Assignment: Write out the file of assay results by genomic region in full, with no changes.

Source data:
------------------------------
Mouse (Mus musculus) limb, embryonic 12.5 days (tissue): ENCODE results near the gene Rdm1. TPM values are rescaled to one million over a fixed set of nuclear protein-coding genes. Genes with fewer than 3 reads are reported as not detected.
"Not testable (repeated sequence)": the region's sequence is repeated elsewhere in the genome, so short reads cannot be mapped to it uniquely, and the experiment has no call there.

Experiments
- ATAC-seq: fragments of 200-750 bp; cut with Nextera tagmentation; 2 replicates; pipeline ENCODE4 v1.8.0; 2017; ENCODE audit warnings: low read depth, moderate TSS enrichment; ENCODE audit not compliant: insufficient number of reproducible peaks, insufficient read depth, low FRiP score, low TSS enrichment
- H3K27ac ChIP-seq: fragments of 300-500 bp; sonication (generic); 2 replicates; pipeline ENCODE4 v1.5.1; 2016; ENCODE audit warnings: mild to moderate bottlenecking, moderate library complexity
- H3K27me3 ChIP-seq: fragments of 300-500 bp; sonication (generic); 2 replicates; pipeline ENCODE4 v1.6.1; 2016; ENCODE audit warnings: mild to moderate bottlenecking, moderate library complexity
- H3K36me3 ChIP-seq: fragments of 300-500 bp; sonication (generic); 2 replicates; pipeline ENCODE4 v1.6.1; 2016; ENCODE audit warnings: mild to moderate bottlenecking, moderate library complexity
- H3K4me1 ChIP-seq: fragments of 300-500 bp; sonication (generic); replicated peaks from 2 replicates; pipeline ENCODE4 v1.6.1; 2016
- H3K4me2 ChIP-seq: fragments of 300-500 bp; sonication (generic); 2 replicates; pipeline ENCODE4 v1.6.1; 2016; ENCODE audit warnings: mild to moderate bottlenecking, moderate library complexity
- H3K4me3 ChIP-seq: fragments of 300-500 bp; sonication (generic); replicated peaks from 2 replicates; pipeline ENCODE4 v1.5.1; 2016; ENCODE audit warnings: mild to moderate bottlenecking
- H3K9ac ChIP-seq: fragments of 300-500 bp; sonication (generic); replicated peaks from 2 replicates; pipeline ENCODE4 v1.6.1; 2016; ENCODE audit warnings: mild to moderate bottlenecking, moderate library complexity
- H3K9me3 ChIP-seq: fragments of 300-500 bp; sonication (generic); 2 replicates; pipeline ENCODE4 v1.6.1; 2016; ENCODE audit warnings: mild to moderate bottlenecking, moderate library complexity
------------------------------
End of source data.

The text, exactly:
Mouse (Mus musculus) limb, embryonic 12.5 days (tissue): ENCODE results near the gene Rdm1. TPM values are rescaled to one million over a fixed set of nuclear protein-coding genes. Genes with fewer than 3 reads are reported as not detected.
"Not testable (repeated sequence)": the region's sequence is repeated elsewhere in the genome, so short reads cannot be mapped to it uniquely, and the experiment has no call there.

Experiments
- ATAC-seq: fragments of 200-750 bp; cut with Nextera tagmentation; 2 replicates; pipeline ENCODE4 v1.8.0; 2017; ENCODE audit warnings: low read depth, moderate TSS enrichment; ENCODE audit not compliant: insufficient number of reproducible peaks, insufficient read depth, low FRiP score, low TSS enrichment
- H3K27ac ChIP-seq: fragments of 300-500 bp; sonication (generic); 2 replicates; pipeline ENCODE4 v1.5.1; 2016; ENCODE audit warnings: mild to moderate bottlenecking, moderate library complexity
- H3K27me3 ChIP-seq: fragments of 300-500 bp; sonication (generic); 2 replicates; pipeline ENCODE4 v1.6.1; 2016; ENCODE audit warnings: mild to moderate bottlenecking, moderate library complexity
- H3K36me3 ChIP-seq: fragments of 300-500 bp; sonication (generic); 2 replicates; pipeline ENCODE4 v1.6.1; 2016; ENCODE audit warnings: mild to moderate bottlenecking, moderate library complexity
- H3K4me1 ChIP-seq: fragments of 300-500 bp; sonication (generic); replicated peaks from 2 replicates; pipeline ENCODE4 v1.6.1; 2016
- H3K4me2 ChIP-seq: fragments of 300-500 bp; sonication (generic); 2 replicates; pipeline ENCODE4 v1.6.1; 2016; ENCODE audit warnings: mild to moderate bottlenecking, moderate library complexity
- H3K4me3 ChIP-seq: fragments of 300-500 bp; sonication (generic); replicated peaks from 2 replicates; pipeline ENCODE4 v1.5.1; 2016; ENCODE audit warnings: mild to moderate bottlenecking
- H3K9ac ChIP-seq: fragments of 300-500 bp; sonication (generic); replicated peaks from 2 replicates; pipeline ENCODE4 v1.6.1; 2016; ENCODE audit warnings: mild to moderate bottlenecking, moderate library complexity
- H3K9me3 ChIP-seq: fragments of 300-500 bp; sonication (generic); 2 replicates; pipeline ENCODE4 v1.6.1; 2016; ENCODE audit warnings: mild to moderate bottlenecking, moderate library complexity